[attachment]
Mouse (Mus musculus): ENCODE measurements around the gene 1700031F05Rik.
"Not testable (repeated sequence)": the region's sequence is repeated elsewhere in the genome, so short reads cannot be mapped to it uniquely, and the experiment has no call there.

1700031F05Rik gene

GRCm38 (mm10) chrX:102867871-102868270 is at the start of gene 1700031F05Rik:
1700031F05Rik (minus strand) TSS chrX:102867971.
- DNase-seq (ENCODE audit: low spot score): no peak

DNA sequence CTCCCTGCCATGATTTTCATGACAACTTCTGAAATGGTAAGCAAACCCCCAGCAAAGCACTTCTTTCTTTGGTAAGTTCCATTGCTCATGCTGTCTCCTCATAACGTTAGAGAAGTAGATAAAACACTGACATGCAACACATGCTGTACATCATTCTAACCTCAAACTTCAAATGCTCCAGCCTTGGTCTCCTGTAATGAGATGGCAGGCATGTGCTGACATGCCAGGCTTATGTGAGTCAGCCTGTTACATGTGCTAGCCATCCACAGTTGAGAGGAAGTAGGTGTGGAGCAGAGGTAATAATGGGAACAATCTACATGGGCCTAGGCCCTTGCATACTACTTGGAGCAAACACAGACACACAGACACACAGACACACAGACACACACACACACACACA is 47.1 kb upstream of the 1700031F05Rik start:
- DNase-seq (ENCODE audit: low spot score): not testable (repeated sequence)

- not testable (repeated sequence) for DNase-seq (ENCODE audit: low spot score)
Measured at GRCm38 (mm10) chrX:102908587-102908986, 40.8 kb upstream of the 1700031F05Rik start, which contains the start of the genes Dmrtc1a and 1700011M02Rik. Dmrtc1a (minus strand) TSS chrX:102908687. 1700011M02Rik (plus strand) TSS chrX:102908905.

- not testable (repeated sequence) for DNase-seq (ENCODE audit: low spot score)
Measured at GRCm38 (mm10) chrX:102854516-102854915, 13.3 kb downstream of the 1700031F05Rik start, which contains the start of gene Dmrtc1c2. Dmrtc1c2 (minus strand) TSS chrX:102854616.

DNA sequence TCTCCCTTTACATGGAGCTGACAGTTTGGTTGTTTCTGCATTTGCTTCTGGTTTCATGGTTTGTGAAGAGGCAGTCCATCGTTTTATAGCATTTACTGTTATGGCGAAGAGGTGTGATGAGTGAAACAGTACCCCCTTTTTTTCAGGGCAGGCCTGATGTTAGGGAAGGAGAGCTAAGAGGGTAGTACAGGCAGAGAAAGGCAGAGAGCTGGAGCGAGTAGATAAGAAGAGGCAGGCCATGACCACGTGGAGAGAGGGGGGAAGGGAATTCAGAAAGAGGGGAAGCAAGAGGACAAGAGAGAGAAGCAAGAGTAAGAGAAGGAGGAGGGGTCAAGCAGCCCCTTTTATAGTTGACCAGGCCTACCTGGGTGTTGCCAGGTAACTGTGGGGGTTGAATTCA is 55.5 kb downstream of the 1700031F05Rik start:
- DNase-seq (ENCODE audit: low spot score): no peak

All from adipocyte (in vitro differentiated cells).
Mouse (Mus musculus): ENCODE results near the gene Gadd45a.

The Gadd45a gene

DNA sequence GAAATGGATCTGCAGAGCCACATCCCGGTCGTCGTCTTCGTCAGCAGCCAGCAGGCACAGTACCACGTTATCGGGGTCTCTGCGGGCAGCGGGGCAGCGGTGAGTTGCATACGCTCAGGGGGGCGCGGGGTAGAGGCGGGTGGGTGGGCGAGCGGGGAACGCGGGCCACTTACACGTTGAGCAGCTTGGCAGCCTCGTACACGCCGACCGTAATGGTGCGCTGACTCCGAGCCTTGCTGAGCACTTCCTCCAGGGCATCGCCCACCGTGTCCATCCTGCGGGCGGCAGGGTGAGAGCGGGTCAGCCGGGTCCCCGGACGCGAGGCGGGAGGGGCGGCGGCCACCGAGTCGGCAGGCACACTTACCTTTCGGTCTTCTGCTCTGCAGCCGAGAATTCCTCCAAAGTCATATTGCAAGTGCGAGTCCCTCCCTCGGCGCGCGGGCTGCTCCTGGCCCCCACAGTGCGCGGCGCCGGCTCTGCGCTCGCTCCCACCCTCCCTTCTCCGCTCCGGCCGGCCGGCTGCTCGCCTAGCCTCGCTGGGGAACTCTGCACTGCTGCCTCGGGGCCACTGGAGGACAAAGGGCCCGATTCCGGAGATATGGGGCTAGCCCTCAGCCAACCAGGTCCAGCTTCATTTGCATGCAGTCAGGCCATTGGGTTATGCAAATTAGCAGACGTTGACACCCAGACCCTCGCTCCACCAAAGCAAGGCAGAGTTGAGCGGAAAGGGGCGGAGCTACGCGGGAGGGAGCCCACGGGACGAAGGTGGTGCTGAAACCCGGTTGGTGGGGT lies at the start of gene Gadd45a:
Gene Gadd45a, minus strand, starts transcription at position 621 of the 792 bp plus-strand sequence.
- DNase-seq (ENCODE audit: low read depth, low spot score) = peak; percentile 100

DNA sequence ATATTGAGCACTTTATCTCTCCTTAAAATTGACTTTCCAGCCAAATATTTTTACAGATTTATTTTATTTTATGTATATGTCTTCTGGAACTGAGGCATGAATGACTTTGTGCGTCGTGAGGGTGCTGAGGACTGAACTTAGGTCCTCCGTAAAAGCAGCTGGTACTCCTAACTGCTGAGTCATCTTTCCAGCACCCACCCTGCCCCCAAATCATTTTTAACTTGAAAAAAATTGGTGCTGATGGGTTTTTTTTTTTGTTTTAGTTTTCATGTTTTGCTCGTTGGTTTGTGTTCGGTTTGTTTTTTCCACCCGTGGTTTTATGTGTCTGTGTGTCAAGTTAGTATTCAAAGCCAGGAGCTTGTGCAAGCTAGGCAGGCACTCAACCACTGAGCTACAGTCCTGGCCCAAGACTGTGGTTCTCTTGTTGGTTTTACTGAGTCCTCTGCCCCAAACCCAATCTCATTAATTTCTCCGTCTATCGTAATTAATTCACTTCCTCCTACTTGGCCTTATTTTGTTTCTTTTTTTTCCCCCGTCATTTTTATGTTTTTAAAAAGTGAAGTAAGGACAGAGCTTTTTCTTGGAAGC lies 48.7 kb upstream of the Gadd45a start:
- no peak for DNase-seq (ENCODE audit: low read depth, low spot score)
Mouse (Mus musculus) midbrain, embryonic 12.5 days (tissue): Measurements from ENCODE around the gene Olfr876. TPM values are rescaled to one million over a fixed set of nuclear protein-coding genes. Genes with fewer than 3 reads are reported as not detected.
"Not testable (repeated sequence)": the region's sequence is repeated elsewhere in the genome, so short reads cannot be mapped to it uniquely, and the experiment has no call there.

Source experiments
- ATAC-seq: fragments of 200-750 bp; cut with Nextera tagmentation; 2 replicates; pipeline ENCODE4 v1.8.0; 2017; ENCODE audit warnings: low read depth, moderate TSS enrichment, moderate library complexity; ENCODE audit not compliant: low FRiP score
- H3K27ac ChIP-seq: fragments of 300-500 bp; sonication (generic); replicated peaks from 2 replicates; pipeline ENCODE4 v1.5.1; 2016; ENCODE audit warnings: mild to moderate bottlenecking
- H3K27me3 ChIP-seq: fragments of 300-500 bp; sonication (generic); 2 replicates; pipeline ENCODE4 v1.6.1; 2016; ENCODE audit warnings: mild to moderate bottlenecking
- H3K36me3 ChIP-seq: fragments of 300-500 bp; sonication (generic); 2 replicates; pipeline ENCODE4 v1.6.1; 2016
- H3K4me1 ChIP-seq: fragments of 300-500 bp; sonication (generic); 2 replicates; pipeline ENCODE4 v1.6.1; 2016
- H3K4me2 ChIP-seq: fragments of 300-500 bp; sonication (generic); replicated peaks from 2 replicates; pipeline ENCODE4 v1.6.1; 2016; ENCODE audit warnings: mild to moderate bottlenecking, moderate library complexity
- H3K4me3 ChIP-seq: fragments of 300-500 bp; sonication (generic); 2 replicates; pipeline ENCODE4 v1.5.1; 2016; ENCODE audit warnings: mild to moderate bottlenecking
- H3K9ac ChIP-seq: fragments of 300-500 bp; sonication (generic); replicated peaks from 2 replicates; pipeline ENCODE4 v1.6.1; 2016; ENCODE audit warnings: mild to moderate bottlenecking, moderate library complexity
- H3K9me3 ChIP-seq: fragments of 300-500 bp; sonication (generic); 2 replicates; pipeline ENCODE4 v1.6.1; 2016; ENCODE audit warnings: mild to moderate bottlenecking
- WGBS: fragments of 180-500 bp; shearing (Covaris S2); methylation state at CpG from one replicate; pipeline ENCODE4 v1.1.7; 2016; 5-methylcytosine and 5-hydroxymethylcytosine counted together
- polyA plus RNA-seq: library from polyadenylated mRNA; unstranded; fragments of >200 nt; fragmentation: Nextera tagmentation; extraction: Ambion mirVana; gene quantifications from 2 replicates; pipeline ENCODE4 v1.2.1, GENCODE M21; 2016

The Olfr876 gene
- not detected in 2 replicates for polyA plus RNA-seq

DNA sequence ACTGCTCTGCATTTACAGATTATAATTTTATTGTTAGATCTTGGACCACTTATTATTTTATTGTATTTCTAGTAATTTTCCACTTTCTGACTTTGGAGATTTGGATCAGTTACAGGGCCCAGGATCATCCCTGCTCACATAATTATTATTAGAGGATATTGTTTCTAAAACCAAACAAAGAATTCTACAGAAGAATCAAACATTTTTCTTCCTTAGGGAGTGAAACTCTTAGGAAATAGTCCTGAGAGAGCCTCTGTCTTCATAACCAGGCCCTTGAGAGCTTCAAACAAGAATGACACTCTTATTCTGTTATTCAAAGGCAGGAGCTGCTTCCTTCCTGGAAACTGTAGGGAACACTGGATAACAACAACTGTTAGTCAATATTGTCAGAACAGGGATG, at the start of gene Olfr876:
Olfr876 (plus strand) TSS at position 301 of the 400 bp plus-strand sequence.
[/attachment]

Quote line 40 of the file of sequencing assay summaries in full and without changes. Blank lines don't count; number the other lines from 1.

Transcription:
Olfr876 (plus strand) TSS at position 301 of the 400 bp plus-strand sequence.